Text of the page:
An Odd Birthday Problem

As a market researcher with a particular aptitude for the quantitative aspects of the job, it’s no surprise that Alex Mullarkey today treats us to – or perhaps baffles us with! – a statistical conundrum.

When telling people that you have done a Maths degree, it provokes the most interesting reactions: some people seem impressed and interested while others look truly disgusted. I quickly learnt in my first year that if I was going to have any success with the opposite sex then I couldn’t be honest, which quickly led me to introducing myself as a dolphin trainer or astronaut (am afraid that wasn’t much better!).

However, the life of a Mathematician isn’t all bad. In fact you get to learn some truly remarkable things, such as proving that a knight (horse on the chessboard) can visit each square on the board without returning to the same square twice –see http://en.wikipedia.org/wiki/Knight%27s_tour – life changing stuff! And there are some great Mathematical problems that you can wow your friends with down the pub.

The one I always find particularly interesting is the birthday problem. The problem states that in a group of 23 randomly chosen people, the probability that two people will share a birthday is more than 50%. This seems absurd as logically there are 365 days in a year (assuming it is not a leap year), so 23 people can only cover 23 of these days. Therefore, how on earth can the probability of two people sharing a birthday in a group of 23 be 50%?

As with so many of the market research projects we undertake, the way that you approach this problem is the key to understanding and solving it. If you were to take the first person on the list and check if they had the same birthday as someone else then this would allow 22 chances for a match (i.e. 22 pairings), then the second person can be paired with any of the remaining 21 people, giving an additional 21 pairings. This is then continued for the remaining people in the group, which gives a total of 253 pairs – and this is more than half of the number of days in the year. So the chance that one of these pairs has a matching birthday is quite high. If you wish to see the Maths behind the answer then the following website explains it very well: http://www.mathforum.org/dr.math/faq/faq.birthdayprob.html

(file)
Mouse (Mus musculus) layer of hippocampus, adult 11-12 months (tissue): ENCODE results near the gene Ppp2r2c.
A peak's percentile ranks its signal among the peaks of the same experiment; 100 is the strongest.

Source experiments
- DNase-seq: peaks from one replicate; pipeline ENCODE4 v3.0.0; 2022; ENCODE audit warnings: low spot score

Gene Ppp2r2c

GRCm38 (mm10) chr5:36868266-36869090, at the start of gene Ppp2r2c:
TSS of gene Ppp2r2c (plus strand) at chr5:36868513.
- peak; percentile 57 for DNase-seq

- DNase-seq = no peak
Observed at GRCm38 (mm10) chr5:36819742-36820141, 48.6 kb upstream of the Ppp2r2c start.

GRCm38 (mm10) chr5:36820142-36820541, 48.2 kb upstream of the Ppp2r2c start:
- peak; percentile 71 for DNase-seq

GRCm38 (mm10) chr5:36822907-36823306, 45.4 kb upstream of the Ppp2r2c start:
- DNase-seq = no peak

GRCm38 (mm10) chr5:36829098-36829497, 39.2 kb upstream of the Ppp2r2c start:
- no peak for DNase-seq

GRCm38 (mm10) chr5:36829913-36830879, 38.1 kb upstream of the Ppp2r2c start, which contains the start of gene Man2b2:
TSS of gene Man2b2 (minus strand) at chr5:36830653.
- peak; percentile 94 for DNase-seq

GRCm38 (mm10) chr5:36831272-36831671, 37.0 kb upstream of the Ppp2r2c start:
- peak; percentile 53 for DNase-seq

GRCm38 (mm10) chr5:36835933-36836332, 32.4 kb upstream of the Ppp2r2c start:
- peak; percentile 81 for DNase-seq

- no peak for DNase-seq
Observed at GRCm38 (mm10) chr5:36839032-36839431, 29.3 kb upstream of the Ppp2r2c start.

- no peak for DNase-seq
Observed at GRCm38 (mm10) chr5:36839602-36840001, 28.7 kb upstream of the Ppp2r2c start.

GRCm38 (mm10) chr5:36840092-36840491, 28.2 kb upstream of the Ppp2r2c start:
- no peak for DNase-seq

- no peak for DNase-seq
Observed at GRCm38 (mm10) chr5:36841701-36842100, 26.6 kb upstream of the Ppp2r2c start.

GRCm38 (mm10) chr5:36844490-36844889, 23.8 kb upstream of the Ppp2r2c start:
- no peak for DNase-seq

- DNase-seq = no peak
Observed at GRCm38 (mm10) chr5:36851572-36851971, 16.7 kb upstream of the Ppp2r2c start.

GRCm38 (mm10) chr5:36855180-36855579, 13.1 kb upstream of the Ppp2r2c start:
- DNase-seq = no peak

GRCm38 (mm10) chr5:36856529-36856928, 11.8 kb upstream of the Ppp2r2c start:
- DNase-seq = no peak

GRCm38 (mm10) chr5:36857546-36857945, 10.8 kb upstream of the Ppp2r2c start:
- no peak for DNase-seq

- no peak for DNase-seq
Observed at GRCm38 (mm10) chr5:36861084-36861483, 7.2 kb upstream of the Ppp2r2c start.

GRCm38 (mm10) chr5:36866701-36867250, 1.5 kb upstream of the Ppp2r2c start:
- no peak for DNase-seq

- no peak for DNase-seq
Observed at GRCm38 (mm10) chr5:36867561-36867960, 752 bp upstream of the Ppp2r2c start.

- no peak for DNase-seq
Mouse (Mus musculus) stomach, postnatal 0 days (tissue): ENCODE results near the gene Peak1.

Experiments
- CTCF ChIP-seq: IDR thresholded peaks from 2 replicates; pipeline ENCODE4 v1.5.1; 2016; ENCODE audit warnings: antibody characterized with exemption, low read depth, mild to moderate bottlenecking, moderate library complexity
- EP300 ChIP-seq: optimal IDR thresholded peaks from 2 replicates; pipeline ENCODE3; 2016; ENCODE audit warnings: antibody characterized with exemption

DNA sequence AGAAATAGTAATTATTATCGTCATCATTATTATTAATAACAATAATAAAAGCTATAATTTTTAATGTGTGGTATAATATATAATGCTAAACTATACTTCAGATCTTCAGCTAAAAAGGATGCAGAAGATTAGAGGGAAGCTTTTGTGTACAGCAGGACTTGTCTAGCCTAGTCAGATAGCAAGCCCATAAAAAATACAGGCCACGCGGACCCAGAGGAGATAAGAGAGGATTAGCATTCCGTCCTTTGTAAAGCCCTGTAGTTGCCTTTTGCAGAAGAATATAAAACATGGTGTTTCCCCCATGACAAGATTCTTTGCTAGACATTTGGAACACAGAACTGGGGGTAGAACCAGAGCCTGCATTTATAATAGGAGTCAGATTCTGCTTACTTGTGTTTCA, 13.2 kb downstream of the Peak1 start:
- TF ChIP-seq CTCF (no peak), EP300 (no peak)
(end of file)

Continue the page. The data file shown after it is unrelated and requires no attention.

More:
I am sure that there will be sceptics among you; however, you certainly aren’t the first and you won’t be the last. There is a famous story where a Professor told his class about the problem. However, one student went home and couldn’t get his head around it so decided he would research the problem and prove the Professor wrong. After a few weeks of working on this problem he returned to the Professor in a huff, stating that he couldn’t work it out. The Professor decided to start off with the basics and just test it by trial and error, so they went into the first lecture theatre (conveniently of about 23 students!) and posed this problem to them. The Professor then turned towards his student and asked him when his birthday was, and the student said “24th June”, to which the Professor replied “That’s my birthday as well”.

In our office there are currently 60 workers, so using the principles of the birthday problem it is no surprise that there are two people that share the same birthday. However, it was more of a surprise that the probability there would be two people with the same birthday was 0.994 (i.e. we would have to look at 163 groups of 60 people until we had a group where no two had the same birthday). In fact, in our office there were 7 pairs with the same birthday!

Now you too can check to see if you and your colleagues share the same birthday or whether your office manages to defy the odds!

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